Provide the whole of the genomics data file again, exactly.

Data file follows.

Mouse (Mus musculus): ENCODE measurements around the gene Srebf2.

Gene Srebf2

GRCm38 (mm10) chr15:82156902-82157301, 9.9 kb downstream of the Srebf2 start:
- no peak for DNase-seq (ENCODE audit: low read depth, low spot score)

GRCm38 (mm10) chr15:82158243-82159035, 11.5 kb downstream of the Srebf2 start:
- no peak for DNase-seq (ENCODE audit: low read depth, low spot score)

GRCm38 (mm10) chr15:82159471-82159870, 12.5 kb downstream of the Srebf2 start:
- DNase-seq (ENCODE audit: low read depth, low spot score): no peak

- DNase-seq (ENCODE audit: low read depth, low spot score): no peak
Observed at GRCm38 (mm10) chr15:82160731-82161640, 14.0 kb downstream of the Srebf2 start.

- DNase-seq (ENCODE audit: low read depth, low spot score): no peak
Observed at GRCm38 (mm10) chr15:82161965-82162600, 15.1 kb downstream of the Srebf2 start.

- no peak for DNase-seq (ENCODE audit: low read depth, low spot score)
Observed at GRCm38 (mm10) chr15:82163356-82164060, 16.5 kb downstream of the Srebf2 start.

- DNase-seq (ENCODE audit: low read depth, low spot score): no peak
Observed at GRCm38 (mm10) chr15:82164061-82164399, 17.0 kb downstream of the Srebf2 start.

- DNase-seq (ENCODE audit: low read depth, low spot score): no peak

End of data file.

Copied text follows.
Mouse (Mus musculus): ENCODE measurements around the gene Srebf2.

Gene Srebf2

GRCm38 (mm10) chr15:82156902-82157301, 9.9 kb downstream of the Srebf2 start:
- no peak for DNase-seq (ENCODE audit: low read depth, low spot score)

GRCm38 (mm10) chr15:82158243-82159035, 11.5 kb downstream of the Srebf2 start:
- no peak for DNase-seq (ENCODE audit: low read depth, low spot score)

GRCm38 (mm10) chr15:82159471-82159870, 12.5 kb downstream of the Srebf2 start:
- DNase-seq (ENCODE audit: low read depth, low spot score): no peak

- DNase-seq (ENCODE audit: low read depth, low spot score): no peak
Observed at GRCm38 (mm10) chr15:82160731-82161640, 14.0 kb downstream of the Srebf2 start.

- DNase-seq (ENCODE audit: low read depth, low spot score): no peak
Observed at GRCm38 (mm10) chr15:82161965-82162600, 15.1 kb downstream of the Srebf2 start.

- no peak for DNase-seq (ENCODE audit: low read depth, low spot score)
Observed at GRCm38 (mm10) chr15:82163356-82164060, 16.5 kb downstream of the Srebf2 start.

- DNase-seq (ENCODE audit: low read depth, low spot score): no peak
Observed at GRCm38 (mm10) chr15:82164061-82164399, 17.0 kb downstream of the Srebf2 start.

- DNase-seq (ENCODE audit: low read depth, low spot score): no peak